Following years of rampant speculation, as well as multiple teasers, and a veil of mystery that would make the Manhattan Project feel jealous. Tesla has finally unveiled the long awaited Model Y CUV to the world, and it appears that Tesla is finally ready to take a serious stab at penetrating the growing and increasingly important mid-size CUV market.
The exterior styling of the Model Y is not as ground breaking as some in the industry initially thought it would be, with the Model Y looking alot like its sedan counterpart the Model 3, albeit with a puffed up roof. However, don’t let this seemingly underwhelming facade fool you, there is alot going on here that should make buyers stand up and pay attention. For starters, it is not as exotic as its bigger brand mate the Model X, and the Y ditches the exotic and occasionally glitchy “Falcon Wing” doors in lieu of more traditional units that should please buyers with their simpler and decidedly more conventional open and close procedure. About 75 percent of the Model Y’s components as well as the basic platform are shared with the Model 3, and Elon Musk revealed that 10 percent will be the key number when it comes to the differences between the two, with the Model Y boasting 10 percent more size, as well as a 10 percent bump in price when it eventually makes its way into Tesla showrooms. While it lacks the futuristic flair generated by the Jaguar I-Pace, look for the Model Y’s more conventional albeit very Tesla-esque styling cues to resonate with a lot more buyers.
The interior also appears to share the same clean and super minimalist design that made a splash in the Model 3, with the cabin being dominated by a massive landscape oriented tablet style touchscreen that displays both driver and infotainment information, with the drivers hands being greeted by a simple yet functional steering wheel that features two lone input controls on either spoke. Look for the Model Y to also boast more space over its sedan sibling, with rear passengers in particular enjoying increased levels of head and legroom. A massive sunroof is also part of the package, and it should help shed more light on how airy and roomy the second row seats are for passengers.
But it is ultimately the technology that is crammed into the Model Y that will make it stand out the most among its rivals, and buyers will be happy to hear that Tesla has pulled out all the stops when it comes to making the Model Y standout from many of its electrified rivals. For starters the Model Y arrives with a lot of the 3’s self driving software, including a $5,000 option for “Full self-driving capability” that is lumped on top of the $3,000 AutoPilot option. This combo includes AutoPilot, Autopark, Navigate for Highways, as well as collision avoidance, lane departure warning, and blind spot monitoring. The Model Y also offers occupants 66 cubic feet of cargo space, and we expect that figure to be roughly on par with many traditional and EV powered CUVs in the very big sales pie that the Model Y is trying to insert itself into.
Elon Musk also claimed that the Model Y will still be able to offer buyers commendable performance figures, with the Model Y expected to rocket its way to 60 mph in 3.5 seconds, with owners being able to drive the Model Y for 300 miles of “true and usable” range. We assume that this figure is in reference to the long-range model, which will be launched first and wield a base price of $47,000. As for the slower and shorter ranged base model, buyers will have to wait until 2021 before they are asked to part with $39,000 for the chance to add this particular variant to their garage.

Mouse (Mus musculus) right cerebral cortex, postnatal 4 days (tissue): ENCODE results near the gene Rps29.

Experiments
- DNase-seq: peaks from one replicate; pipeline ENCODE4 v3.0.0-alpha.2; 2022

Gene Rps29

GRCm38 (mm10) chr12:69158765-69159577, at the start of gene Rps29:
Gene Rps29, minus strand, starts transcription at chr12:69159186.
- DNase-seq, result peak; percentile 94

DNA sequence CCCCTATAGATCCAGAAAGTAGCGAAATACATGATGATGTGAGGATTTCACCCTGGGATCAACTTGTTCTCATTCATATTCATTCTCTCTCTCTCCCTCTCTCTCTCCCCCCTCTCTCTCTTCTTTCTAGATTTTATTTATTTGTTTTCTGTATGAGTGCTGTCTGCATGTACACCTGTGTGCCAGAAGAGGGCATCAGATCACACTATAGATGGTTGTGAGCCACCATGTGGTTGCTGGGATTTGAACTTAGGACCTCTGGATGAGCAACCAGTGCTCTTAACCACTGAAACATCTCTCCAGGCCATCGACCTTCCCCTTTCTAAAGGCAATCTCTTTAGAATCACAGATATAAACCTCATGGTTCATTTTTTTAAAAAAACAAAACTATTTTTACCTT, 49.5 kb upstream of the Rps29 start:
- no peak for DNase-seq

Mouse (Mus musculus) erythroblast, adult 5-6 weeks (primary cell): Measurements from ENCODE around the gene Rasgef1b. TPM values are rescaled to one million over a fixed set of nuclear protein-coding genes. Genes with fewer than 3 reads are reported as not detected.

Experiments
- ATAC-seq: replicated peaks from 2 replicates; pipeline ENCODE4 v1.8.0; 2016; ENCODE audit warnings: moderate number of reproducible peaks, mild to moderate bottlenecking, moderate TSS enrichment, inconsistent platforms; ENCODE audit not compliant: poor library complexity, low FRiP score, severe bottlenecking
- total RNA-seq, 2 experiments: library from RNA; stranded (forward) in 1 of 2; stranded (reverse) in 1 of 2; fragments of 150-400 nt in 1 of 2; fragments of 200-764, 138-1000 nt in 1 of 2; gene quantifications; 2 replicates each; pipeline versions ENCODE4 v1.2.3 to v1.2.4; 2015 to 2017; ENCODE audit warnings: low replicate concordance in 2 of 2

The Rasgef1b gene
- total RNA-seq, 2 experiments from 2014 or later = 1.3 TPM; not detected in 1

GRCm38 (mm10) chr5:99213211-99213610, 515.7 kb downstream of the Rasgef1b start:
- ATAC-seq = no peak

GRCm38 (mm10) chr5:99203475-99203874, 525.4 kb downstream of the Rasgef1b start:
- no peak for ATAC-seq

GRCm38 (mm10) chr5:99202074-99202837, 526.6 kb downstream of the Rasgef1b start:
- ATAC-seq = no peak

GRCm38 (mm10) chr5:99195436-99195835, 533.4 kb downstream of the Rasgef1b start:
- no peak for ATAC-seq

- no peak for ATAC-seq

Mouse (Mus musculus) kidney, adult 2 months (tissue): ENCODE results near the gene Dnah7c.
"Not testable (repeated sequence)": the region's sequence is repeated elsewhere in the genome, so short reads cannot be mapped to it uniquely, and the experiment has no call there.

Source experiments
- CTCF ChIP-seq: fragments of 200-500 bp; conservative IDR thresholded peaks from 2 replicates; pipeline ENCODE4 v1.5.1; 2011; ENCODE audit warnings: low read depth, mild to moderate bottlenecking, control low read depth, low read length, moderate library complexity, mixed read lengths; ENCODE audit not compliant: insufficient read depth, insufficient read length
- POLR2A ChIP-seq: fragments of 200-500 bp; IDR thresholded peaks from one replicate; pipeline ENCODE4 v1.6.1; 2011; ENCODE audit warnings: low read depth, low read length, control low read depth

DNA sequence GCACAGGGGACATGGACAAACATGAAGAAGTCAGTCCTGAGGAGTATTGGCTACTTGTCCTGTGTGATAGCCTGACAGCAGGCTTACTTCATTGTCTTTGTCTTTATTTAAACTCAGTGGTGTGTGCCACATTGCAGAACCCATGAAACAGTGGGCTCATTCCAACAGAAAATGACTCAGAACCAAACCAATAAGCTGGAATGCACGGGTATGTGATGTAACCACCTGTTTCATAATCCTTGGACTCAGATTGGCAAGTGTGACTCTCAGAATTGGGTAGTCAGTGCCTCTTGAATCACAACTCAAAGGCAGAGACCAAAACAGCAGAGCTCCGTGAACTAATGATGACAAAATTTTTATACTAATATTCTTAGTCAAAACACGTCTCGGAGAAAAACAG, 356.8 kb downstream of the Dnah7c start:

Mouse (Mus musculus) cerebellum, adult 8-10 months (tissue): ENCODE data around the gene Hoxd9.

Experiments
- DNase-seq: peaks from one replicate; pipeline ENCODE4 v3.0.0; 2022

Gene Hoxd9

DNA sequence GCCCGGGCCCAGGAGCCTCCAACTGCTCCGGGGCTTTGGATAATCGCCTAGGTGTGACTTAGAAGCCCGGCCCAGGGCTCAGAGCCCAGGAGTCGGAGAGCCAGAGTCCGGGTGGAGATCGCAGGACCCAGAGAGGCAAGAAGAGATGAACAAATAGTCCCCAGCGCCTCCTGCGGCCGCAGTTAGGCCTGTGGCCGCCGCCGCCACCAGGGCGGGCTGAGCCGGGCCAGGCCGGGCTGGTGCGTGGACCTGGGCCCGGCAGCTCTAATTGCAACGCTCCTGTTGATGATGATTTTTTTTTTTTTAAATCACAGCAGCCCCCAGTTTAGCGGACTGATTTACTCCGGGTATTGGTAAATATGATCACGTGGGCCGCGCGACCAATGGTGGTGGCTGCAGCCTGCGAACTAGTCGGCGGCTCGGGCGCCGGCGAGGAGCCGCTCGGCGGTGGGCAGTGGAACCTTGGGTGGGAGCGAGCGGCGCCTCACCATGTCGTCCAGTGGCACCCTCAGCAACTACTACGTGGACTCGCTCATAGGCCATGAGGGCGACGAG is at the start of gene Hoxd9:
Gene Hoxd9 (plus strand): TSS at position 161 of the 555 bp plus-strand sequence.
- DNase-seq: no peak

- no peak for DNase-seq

Dual motor equipped all-wheel drive will also be a part of the package, but a key caveat is that buyers will have to upgrade to either the Long-Range model (which bumps the base price to $51,000) or the $60,000 Performance model. The former is capable of making the sprint to 60 mph in 4.8 seconds, hitting a top speed of 135 mph, and doing all of this while still delivering an impressive 280 miles of driving range. Buyers looking to access that vaunted 3.5 second 0 to 60 figure will need to upgrade to the Performance model which features performance designed wheels and brakes, a lowered suspension, alloy pedal covers, a model exclusive track mode, and a carbon fiber rear spoiler.
Musk revealed that he has very high hopes for the Model Y, and claims that the CUV will surpass the S, X, and 3 in overall sales. We will wait and see how that endeavor goes especially considering the sluggish and glitch filled start to the Model 3’s production run which sapped Tesla of much needed cash, and actually forced the company to open a second factory inside a makeshift building to try and keep up with Model 3 production demand. In an apparent attempt to avoid this, Tesla will be splitting Model Y production into two segments with U.S. bound Ys being built at the company’s Gigafactory in Nevada. Model Ys that will be sold in the Chinese market will be built at a Gigafactory which is currently under construction in Shanghai.
Carl Malek has been an automotive journalist for over 10 years. First starting out as a freelance photographer before making the transition to writing during college, his work has appeared on numerous automotive forums as well as websites such as Autoshopper.com.
Carl is also a big fan of British vehicles with the bulk of his devotion going to the Morgan Motor Company as well as offerings from Lotus, MG, and Caterham. When he is not writing about automobiles, Carl enjoys spending time with his family and friends in the Metro Detroit area, as well as spending time with his adorable pets.